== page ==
The world’s leading companies in dance, theater and music will converge in Shanghai for the 16th Shanghai International Arts Festival, which runs from October 16 to November 16. Back for their fourth time is Taiwan’s first professional dance group, Cloud Gate. Known for their exquisite technique and unique choreography, they’ve become cultural ambassadors for their home, performing at the Olympics while racking up prestigious international awards.
Started by Lin Hwai-min, Cloud Gate emerged from the island’s small dance community in 1973. The 67-year-old pinpoints his interest in the art form to watching a performance by famed contemporary dancer Jose Limon as a 14-year-old.
That same year, his first short story was published in United Daily News. Later works like Cicada propelled the teenager up Taiwan’s literary world. Despite the acclaim, Lin spent his earnings learning to dance.
“There are too many brilliant writers out there,” he says. “What the body can articulate doesn’t necessarily make sense in writing and vice versa.”
Deeply influenced by Martha Graham, the ‘Picasso of Dance,’ Lin studied at her Center of Contemporary Dance while living in America on a university scholarship to study journalism.
When he returned to Taiwan, he founded Cloud Gate Dance Company, based on one simple belief, “What I want to do is dance for my people,” Lin says. “I want to take what our ancestors and history have granted and integrate it into dance.”
Bearing that same ideal, the Cloud Gate 2 group formed in 1999, touring every corner of Taiwan. When the disastrous 921 earthquake hit that year, the group went to the affected area for a special performance.
The last thing that concerns Lin is a proper stage; Cloud Gate has performed everywhere from rice fields in the countryside to a basketball court. “Dance has to be related to its surroundings,” he shrugs. “What kind of artist can you be otherwise?”
Dancers are selected from disparate backgrounds, from ballet to martial arts, with Lin introducing tai chi and internal school boxing to their curriculum. He believes both harbor the essence of Chinese art, rooted to its genes.
“I’ve had foreign students before and they can’t make a stand properly,” he says. “They are hardworking, but you can just tell something’s not right with the move or pose.”
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It’s a sentiment he shares with calligraphy, which inspired Cloud Gate’s Cursive series. “You see the the character ‘一’ isn’t written in a horizontal direction, but more like the shape of the number eight,” he explains, comparing strokes to a dancer’s movements. “To me, it’s not the move that matters but the energy they convey.”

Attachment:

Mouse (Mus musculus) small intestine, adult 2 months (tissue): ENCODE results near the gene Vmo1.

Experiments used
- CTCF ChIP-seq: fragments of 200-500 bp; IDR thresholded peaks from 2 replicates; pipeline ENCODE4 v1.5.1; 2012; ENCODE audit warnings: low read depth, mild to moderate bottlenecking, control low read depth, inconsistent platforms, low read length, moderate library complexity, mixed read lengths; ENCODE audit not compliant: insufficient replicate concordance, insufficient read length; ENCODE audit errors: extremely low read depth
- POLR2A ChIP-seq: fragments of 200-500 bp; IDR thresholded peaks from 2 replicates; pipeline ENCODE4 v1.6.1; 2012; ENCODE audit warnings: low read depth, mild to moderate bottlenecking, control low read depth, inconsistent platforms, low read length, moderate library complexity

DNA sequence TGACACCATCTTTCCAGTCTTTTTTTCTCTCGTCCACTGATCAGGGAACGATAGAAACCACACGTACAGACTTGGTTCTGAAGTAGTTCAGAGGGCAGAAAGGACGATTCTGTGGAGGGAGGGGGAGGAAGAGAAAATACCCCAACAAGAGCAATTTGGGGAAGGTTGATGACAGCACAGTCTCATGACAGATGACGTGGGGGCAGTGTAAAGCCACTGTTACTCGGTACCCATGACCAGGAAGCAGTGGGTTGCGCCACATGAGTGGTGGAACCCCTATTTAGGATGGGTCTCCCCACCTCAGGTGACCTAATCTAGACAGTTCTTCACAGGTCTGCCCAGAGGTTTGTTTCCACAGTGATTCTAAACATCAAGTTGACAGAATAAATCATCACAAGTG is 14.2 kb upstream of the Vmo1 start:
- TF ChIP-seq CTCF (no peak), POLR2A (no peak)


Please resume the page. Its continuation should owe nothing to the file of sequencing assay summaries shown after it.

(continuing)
The group will be performing the second part of the trilogy Pine Smoke during the festival. Interestingly, the piece utilizes the work of avant-garde musician John Cage. When asked why he didn’t pair the piece with a traditional instrument, he smiles and rhetorically asks, “Can you bear a 70-minute guzheng performance?”
As it turns out, the music – which sounds like a collection of random noises like blasts of wind – not only miraculously synchronizes with the dancers’ breathing, it renders the piece with a sense of mystery and Zen.
The concept has been appreciated worldwide. In 2000, the group performed at the opening of the Sydney Olympics, its show unanimously voted as the best performance by European dance magazines. Last year, Lin became the first Asian choreographer to be awarded a lifetime achievement award at the American Dance Festival, coinciding with Cloud Gate’s 40th anniversary.
Widely considered Asia’s most important choreographer, Lin gives all credit to his ‘happy marriage’ with the dancers. “We spend most of our time together,” he explains. “There are people that come in to learn, but drop out later, which is absolutely fine. It’s like a marriage. You can’t force your partner to sign the paper, can you?”
Gradually, Cloud Gate has become more than a brand, but a local culture. Taiwan proclaimed August 21 as Cloud Gate Day, and tickets for their Mainland shows are gobbled up quickly.
“They are much more demanding now,” Lin admits of local audiences. “The stronger their cravings, the higher our requirements. It’s a great thing.”
// October 16-19, 7.15pm, RMB80-880. Shanghai Oriental Art Center.
Full Shanghai International Arts Festival program available here.